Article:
Picks of the Week: Feb. 8 – 14

February 8, 2011

By Don Heckman

Los Angeles

John Daversa

- Feb. 8. (Tues.)  The John Daversa Progressive Big Band. Trumpeter/composer/arranger  Daversa takes the big band instrumentation into fascinating new musical areas.  Vibrato Grill Jazz…etc. (310) 474-9400.

- Feb. 8. (Tues.)  Lianne Carroll.   BBC Jazz Award winner Carroll, who accompanies her vibrant vocals with equally dynamic piano playing, makes her North American debut. Catalina Bar & Grill (323) 466-2210.

- Feb. 9. (Wed.)  The Clare Fischer Voices and Latin Jazz Group. A fascinating blend of vocal and instrumental jazz from Clare Fischer’s prolific musical imagination.  Brent Fischer directs the ensemble.  Vitello’s.   (818) 769-0905.

- Feb. 9. (Wed.)  The John Altman Quartet.  Busy alto saxophonist Altman takes a break from his composing, arranging and producing for laid back jazz jam with Mike Lang, piano, Frank De Vito, drums, Putter Smith, bass.  Charlie O’s.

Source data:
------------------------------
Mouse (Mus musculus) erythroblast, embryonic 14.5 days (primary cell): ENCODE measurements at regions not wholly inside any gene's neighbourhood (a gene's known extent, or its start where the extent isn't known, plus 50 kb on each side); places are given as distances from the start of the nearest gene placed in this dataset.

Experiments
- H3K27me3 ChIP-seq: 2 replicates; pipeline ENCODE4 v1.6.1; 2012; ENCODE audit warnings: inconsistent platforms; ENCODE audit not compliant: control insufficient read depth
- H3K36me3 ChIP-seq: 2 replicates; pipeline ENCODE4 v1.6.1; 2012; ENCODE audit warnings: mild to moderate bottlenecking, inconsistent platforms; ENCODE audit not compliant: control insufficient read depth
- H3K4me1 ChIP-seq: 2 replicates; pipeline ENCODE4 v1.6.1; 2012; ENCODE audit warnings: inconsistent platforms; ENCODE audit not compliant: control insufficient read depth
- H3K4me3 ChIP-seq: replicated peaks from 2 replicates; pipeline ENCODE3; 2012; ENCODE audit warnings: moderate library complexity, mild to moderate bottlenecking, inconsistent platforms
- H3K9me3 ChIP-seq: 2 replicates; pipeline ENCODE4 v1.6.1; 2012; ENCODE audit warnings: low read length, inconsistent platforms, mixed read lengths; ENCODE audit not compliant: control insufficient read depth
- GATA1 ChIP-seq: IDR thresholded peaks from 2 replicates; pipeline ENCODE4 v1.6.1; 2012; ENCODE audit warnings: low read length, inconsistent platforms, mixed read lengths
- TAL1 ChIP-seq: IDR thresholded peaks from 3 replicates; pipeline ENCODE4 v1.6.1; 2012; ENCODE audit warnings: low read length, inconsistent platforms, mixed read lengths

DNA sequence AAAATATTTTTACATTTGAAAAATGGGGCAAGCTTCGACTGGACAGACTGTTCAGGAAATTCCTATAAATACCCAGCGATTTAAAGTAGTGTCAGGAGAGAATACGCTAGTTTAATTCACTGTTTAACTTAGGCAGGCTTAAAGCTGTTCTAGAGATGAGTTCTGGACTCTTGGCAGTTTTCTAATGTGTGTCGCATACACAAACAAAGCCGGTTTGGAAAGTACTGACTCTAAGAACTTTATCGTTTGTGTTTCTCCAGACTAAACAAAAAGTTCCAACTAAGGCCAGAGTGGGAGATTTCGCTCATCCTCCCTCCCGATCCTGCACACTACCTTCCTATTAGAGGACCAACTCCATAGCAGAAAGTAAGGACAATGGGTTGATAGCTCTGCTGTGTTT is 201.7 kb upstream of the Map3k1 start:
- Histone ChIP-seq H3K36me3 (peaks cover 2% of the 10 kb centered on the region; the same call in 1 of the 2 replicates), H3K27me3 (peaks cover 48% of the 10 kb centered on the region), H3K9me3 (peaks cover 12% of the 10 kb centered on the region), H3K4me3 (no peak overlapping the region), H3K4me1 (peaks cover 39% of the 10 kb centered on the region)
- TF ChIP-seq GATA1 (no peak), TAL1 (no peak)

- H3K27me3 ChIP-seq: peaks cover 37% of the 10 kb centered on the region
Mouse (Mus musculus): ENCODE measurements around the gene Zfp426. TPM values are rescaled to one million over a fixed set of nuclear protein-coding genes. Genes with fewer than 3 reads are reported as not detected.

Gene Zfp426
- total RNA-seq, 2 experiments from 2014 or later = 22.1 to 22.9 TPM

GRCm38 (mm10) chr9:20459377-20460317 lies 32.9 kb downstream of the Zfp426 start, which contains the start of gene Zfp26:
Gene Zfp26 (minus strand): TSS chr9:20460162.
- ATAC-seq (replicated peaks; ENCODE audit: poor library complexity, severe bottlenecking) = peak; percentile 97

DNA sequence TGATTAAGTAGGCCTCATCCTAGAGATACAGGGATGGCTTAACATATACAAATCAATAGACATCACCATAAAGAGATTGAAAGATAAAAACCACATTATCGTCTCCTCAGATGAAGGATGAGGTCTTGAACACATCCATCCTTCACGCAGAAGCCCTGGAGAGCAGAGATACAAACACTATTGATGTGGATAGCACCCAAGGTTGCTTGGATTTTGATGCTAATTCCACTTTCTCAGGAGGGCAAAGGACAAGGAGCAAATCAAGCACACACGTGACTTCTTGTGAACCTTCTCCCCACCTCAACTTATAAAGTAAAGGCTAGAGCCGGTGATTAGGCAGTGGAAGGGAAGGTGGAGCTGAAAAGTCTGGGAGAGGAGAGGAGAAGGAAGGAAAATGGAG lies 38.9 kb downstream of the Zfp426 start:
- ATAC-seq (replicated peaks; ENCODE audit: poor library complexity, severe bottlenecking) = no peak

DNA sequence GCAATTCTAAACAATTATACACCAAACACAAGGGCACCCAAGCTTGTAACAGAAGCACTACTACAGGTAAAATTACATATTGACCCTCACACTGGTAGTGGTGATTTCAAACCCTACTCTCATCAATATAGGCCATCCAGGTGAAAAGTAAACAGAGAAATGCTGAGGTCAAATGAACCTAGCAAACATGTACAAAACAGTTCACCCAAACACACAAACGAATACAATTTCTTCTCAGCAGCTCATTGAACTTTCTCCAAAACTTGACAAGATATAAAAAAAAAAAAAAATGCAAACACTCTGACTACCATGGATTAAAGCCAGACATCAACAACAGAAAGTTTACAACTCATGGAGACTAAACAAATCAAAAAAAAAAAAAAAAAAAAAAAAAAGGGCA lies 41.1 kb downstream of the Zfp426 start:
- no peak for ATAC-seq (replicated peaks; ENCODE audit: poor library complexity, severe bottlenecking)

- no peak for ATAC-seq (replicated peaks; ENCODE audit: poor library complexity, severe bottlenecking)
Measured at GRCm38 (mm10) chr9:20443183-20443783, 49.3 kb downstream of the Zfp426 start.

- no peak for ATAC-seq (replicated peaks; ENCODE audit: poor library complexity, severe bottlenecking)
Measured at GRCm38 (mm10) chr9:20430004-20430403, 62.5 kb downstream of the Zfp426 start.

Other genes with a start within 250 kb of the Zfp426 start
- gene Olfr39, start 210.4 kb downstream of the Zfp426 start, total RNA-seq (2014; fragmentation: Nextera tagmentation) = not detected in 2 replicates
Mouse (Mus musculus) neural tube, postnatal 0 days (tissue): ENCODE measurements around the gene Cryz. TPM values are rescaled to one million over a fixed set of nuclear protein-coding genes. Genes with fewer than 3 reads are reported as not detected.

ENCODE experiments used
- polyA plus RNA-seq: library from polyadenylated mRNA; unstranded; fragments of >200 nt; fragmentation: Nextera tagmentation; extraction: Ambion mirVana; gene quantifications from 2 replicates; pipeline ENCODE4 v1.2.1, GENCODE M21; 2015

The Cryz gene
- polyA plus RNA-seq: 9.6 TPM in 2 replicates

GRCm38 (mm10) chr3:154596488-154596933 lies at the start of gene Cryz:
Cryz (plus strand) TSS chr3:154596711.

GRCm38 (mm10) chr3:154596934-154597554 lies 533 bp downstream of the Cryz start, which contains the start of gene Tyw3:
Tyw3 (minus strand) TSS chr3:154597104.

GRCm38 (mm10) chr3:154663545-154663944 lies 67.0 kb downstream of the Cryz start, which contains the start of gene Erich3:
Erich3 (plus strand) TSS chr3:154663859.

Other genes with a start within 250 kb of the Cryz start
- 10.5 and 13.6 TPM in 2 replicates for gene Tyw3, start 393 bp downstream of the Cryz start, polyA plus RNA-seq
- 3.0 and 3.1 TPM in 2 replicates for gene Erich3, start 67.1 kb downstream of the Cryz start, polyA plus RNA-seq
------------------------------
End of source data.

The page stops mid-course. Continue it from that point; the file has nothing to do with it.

Nadja Salerno Sonnenberg

- Feb. 9. (Wed.)  Nadja Salerno-Sonnenberg with the New Century Chamber Orchestra. Now the conductor of the NCCO, violinist Salerno-Sonneberg joins with the ensemble in a diverse program of Bartok, Piazolla and Tchaikovsky.  The Broad Stage.   (310) 434-3200.

- Feb. 9 & 10. (Wed. & Thurs.) Oz Noy.  Israeli-born guitarist Noy leads a jazz/rock/fusion trio with Dave Weckl on drums and Darryl Jones (of the Rolling Stones) on bass. Catalina Bar & Grill (323) 466-2210.

- Feb. 10. (Thurs.)  Kodo.  The entertaining Japanese percussion collective bring their colorful collection of instruments and irresistible rhythms to Disney Hall.  (323) 850-2000.

Lorraine Feather